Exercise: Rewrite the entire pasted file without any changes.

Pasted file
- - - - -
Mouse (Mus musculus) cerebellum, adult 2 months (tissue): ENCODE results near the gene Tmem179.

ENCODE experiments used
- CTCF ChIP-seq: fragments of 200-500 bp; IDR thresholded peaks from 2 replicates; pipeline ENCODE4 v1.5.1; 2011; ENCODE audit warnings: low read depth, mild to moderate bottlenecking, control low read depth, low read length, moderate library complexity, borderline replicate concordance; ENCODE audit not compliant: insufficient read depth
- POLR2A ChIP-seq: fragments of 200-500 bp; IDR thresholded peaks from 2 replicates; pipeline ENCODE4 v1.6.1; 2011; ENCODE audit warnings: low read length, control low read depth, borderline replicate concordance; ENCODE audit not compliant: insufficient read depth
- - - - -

Mouse (Mus musculus) cerebellum, adult 2 months (tissue): ENCODE results near the gene Tmem179.

ENCODE experiments used
- CTCF ChIP-seq: fragments of 200-500 bp; IDR thresholded peaks from 2 replicates; pipeline ENCODE4 v1.5.1; 2011; ENCODE audit warnings: low read depth, mild to moderate bottlenecking, control low read depth, low read length, moderate library complexity, borderline replicate concordance; ENCODE audit not compliant: insufficient read depth
- POLR2A ChIP-seq: fragments of 200-500 bp; IDR thresholded peaks from 2 replicates; pipeline ENCODE4 v1.6.1; 2011; ENCODE audit warnings: low read length, control low read depth, borderline replicate concordance; ENCODE audit not compliant: insufficient read depth